Ask a random person on the street for one member of Blink-182, and the name you’re most likely getting is Travis Barker’s. We’re talking an iconic rock band with numerous hits likely to go off in any karaoke room — it’s pretty remarkable when your biggest star is the drummer (and not even the original!). You don’t get to that kind of celebrity just by practicing a lot.
Then again, all Barker seems to do is practice: when he’s home by himself, waiting to pick up his kids, or in between studio takes with Kid Cudi. “People are like, what are you practicing for? There’s no show coming up!” Barker laughs, calling Billboard from his Los Angeles home. He’s always ready: Ready to power through “All the Small Things” for the umpteenth time, to hop behind the kit to play along with some A-list DJ’s set he’s never heard before, or to lay down percussion for Hans freakin’ Zimmer. This is all stuff he’s been up to lately, or will be upon the arrival of Blink-182’s follow-up to its 2016 chart-topper California — their first album with Alkaline Trio’s Matt Skiba in place of guitarist Tom DeLonge. As Barker reveals, expect this more sooner than later.
The past decade hasn’t been easy for Barker. In 2008, he narrowly survived a plane crash that left him with severe burns on most of his body and required months of grueling rehabilitation. After kicking addictions borne out of the trauma, he’s ten years sober — and ten years vegan, too. Matcha and CBD have replaced old habits. But speaking with him, you get the sense that more than anything, it’s his ’round-the-clock, creative hustle that keeps him winning. “I’m blessed,” he says. “Whatever’s happening, as long as I can work through it, I’m good.”
Your MUSINK Festival is coming up in March and you’re also performing there. What do you have planned?
It’s really cool having a festival that combines music, tattoos, and cars. I’m doing a DJ-and-drumming set in between all the acts. That date is really interesting because you have Ho99o9, who are creating a new genre of heavy, aggressive music that’s influenced by rap. And also groups I grew up loving, like Dead Kennedys, Fear, The Vandals. I got to do a Vandals tour and play drums with them at one point. Being able to work with all my friends’ bands doesn’t really feel like work, you know?
How are you able to hop in and drum with people at a moment’s notice? Like, I remember reading you taught yourself Blink-182’s entire set list in 45 minutes right before you first played with them. How do you do that?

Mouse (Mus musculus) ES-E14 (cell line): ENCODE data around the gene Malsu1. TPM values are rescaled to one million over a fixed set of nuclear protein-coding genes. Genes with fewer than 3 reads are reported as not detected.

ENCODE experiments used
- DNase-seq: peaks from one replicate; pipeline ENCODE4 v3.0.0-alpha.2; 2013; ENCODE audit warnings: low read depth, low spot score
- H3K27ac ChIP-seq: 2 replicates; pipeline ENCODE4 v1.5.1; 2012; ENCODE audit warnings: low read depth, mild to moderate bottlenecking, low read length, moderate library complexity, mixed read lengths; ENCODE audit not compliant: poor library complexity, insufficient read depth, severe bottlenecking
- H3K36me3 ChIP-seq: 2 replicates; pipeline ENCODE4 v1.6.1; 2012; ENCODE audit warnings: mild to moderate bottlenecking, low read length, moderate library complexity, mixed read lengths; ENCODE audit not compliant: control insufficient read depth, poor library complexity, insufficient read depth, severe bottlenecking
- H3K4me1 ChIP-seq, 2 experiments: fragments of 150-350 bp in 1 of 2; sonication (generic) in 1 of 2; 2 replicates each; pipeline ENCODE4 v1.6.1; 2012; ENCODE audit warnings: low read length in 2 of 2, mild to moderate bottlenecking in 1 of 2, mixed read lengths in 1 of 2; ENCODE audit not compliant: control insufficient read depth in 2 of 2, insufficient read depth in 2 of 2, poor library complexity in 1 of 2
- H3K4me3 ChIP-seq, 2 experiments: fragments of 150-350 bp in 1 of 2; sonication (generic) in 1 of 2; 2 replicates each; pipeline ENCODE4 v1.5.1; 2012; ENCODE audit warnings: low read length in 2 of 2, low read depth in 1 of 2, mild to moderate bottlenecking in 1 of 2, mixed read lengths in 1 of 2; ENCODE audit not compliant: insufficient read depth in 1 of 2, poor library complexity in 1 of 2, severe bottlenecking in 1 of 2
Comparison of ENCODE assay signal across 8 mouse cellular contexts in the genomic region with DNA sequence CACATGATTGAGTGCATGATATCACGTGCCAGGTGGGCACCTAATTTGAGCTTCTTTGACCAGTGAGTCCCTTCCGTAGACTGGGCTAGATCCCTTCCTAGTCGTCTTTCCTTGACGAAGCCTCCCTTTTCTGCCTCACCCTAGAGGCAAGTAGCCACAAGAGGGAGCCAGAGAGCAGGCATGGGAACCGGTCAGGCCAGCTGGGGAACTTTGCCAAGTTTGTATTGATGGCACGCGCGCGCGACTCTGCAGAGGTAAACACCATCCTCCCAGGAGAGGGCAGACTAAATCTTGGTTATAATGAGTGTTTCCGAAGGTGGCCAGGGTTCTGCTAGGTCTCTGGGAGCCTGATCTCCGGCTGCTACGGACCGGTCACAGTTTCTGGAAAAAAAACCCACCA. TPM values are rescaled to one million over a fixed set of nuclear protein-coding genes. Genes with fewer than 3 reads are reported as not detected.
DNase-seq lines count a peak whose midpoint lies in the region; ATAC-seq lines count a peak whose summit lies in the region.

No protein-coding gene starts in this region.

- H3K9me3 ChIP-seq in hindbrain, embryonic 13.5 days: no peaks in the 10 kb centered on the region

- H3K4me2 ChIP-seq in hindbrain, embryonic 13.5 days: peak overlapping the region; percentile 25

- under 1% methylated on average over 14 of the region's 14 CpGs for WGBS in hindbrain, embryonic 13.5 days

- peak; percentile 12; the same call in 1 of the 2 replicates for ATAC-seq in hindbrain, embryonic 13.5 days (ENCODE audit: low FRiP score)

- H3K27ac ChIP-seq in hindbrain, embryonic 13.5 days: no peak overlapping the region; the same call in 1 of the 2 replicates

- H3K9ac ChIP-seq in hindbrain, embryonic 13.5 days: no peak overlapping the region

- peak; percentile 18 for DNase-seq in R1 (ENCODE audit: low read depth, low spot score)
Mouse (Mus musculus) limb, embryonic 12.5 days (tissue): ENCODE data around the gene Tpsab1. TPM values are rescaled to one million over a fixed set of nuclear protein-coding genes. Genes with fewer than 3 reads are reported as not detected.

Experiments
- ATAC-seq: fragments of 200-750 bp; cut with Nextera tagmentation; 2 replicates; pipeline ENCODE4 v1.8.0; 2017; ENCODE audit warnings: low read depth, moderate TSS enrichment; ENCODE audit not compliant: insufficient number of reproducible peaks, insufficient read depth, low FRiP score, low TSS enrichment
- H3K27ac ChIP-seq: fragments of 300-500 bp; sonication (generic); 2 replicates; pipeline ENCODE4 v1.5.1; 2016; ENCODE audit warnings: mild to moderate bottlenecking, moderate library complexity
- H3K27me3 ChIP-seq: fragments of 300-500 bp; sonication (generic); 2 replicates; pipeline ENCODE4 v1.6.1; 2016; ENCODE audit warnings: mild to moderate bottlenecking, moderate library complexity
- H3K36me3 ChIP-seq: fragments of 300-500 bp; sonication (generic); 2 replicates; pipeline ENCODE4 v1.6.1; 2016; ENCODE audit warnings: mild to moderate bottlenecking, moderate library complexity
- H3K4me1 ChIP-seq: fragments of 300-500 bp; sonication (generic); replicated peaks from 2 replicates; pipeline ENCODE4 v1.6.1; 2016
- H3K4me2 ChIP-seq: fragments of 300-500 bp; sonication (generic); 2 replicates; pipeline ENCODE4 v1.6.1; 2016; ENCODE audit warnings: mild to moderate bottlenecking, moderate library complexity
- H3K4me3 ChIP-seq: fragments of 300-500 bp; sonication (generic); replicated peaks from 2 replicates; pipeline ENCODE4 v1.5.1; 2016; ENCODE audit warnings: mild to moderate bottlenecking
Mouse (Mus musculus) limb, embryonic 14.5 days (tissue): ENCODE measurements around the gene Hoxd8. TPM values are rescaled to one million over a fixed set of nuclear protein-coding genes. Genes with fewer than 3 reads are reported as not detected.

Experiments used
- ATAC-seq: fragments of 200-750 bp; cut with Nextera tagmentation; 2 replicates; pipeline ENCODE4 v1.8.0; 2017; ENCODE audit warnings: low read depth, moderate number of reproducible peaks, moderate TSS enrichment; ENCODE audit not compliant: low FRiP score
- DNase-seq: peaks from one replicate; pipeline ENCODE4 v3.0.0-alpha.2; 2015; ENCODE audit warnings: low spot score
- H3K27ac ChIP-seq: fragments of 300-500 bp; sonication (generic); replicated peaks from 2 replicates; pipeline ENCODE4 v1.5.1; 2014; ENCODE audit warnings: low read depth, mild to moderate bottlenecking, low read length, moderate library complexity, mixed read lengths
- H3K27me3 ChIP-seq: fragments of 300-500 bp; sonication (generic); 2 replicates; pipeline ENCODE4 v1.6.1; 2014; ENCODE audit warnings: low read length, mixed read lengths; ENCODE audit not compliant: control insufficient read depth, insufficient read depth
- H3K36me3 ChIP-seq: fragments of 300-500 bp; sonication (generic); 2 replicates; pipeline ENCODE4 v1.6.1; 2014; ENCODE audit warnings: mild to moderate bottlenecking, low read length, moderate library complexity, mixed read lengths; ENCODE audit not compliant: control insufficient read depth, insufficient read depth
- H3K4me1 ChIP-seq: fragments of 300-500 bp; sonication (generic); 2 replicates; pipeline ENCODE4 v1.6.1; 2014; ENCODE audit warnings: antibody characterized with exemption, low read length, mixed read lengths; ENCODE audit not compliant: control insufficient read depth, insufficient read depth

You know that saying, “Stay ready so you don’t have to get ready?” That’s the way I look at drumming, or life in general. I’ll be home and someone will come in or I’ll be at the studio, and in between takes I’m in another room practicing… I’m just practicing to evolve, to always stay on my A-game, continuing to challenge myself. If I’m not constantly practicing or staying ready, I get bored, and I don’t really feel creative and I don’t feel confident, either.
When they announced Suicidal Tendencies at MUSINK, [vocalist] Mike Muir said, “You gotta come up and play, do double drums with [drummer] Dave Lombardo.” I was like, “Done. I’d be honored to.” It’s good to be able to do that. All my DJ sets, I never practice. If I’m playing with a DJ, I usually don’t know what they’re gonna play. It’s like a freestyle set. I just go up there with a drum kit and wanna feel really comfortable and fluid, so whatever ideas I have in my head, my body can execute.
It sounds like practice and repetition makes jamming, ad libbing a lot easier.
Yeah, I think it’s the same for a freestyle rapper. When they’re called upon, if they’ve been freestyling all the time, it’s going to be pretty easy — but if they’re not practicing, it’s going to be difficult. That’s kinda how I approach the drums. Even the last couple days, I’ve been so busy I haven’t gotten to play as much as I’d like to. And I don’t feel good [Laughs.]
At Back to the Beach Festival in April, you’re playing the first Blink-182 set this year. What can fans expect?
It’s at Huntington State Beach, literally on the sand. It’s only the second year [John Feldmann and I] are producing that festival. I’m really excited because we’re about 70 percent finished with our album. I feel like this is the closest we’ve come to something like [2003’s] Blink-182 since that album, which is one of my favorite Blink albums by far.
Interesting. What makes you compare it to the self-titled?
I feel like [2016’s] California was similar to [1999’s] Enema of the State and [2001’s] Take Off Your Pants and Jacket: reestablishing the band, giving fans what they really want and expect from Blink. Now that we got that out of our system naturally, we’re not writing like that this time. It’s more experimental. It’s not like you’re listening and thinking, “Oh I’ve heard that before, oh I can compare this to this other song.” With this album we’re reestablishing new songs, new rhythms, new ideas.